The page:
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Should State Reps Be Paid More?

National Conference of State Legislatures
/
fivethirtyeight

Are higher-paid legislators better at running their states? There are two schools of thought. Many experts believe when it comes to state government, you get what you pay for. Conversely, states where lawmakers bring in higher salaries have often been linked with corruption. Even so, states like Texas with a very low legislative income are certainly not free from corruption. And low pay can limit state representation to the wealthy. For example, states like New Mexico have short legislative sessions, and lawmakers must leave their day jobs for one or two months every year and travel to the state capital. New Mexican lawmakers aren’t compensated at all for their service.

Here’s how the High Plains states stack up where legislative salaries are concerned:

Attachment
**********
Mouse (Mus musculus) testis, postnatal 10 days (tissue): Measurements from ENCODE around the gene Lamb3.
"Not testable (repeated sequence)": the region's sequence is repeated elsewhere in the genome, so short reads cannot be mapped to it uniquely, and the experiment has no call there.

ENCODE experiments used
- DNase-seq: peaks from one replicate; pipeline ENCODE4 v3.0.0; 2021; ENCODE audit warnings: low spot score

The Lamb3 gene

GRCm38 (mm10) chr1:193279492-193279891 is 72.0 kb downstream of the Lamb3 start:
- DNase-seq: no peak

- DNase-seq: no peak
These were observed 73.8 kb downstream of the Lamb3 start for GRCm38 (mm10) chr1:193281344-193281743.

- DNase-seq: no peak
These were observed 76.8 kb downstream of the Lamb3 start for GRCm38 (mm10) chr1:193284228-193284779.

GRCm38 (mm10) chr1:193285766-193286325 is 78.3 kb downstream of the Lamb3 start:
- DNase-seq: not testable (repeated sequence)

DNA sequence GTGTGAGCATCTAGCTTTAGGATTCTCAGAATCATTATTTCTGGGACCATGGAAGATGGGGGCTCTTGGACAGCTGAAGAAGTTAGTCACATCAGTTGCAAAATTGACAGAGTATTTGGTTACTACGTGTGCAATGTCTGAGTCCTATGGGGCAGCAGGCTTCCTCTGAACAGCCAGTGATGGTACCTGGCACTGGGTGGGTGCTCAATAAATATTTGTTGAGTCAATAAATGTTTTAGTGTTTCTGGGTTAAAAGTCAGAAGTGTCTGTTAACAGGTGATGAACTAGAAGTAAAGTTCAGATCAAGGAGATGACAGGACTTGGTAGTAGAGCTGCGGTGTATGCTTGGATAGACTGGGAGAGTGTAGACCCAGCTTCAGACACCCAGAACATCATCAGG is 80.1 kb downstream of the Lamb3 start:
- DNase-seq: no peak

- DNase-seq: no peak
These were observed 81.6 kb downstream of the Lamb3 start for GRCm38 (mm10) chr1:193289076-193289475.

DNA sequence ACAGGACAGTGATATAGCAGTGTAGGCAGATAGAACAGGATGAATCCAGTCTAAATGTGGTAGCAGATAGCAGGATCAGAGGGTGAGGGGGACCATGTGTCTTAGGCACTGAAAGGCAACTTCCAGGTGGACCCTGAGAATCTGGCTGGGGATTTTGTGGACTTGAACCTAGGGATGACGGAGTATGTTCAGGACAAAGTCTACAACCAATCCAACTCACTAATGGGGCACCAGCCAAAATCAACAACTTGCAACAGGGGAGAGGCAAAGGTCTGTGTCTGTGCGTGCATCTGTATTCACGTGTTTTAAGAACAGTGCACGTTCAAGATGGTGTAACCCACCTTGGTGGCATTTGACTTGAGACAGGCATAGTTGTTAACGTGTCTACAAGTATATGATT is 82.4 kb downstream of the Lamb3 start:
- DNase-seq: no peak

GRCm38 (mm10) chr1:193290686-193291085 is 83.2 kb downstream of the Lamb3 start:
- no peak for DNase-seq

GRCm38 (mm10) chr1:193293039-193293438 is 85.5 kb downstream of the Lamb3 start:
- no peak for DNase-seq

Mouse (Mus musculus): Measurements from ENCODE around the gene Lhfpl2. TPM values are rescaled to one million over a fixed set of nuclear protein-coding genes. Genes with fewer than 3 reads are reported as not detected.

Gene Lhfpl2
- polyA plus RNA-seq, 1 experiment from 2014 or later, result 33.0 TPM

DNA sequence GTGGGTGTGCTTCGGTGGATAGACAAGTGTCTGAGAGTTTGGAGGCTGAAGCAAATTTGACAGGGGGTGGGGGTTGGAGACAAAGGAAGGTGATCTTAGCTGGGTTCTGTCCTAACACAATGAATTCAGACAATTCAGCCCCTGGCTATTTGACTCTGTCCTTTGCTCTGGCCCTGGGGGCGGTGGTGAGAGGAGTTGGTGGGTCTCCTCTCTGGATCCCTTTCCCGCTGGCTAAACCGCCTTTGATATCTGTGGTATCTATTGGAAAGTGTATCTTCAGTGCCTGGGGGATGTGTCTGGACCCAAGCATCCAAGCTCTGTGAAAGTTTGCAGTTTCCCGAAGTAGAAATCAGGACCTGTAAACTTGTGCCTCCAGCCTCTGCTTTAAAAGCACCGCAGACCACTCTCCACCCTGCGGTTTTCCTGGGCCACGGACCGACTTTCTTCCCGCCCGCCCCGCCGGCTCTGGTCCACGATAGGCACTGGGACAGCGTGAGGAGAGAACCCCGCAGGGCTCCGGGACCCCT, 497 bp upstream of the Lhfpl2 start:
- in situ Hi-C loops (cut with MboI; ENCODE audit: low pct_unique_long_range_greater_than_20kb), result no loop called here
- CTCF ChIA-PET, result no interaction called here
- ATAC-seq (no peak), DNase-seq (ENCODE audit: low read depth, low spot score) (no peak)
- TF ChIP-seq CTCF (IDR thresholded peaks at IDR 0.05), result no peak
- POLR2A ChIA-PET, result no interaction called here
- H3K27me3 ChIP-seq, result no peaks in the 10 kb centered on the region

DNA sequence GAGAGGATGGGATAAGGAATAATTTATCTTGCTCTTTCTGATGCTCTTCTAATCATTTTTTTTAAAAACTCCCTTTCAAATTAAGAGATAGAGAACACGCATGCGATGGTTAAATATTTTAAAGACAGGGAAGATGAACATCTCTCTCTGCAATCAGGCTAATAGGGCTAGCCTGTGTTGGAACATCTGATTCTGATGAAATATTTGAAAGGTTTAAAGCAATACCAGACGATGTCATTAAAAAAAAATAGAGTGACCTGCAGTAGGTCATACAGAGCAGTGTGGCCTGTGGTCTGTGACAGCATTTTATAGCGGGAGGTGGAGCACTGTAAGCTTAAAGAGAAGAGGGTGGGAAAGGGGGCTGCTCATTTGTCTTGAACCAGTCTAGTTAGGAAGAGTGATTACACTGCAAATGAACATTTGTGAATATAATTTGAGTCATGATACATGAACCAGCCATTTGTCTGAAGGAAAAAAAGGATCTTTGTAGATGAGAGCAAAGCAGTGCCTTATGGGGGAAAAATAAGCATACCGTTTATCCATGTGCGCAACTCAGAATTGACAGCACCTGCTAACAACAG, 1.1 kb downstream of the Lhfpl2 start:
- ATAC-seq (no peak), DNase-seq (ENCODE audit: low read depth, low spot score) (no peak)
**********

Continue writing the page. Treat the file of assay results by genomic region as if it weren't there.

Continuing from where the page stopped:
At $51,960, Colorado legislators make about 15% less than the state’s median household income.

At $48,804, Oklahoma legislators make about 3% more than the state’s median household income.

At $27,761, Kansas legislators make about 47% less than the state’s median household income.

At $21,482, Nebraska legislators make about 60% less than the state’s median household income.

At $17,700, Texas legislators make about 66% less than the state’s median household income.

Only 12 states (including Oklahoma) pay their state legislators a salary that matches or exceeds the state’s median household income.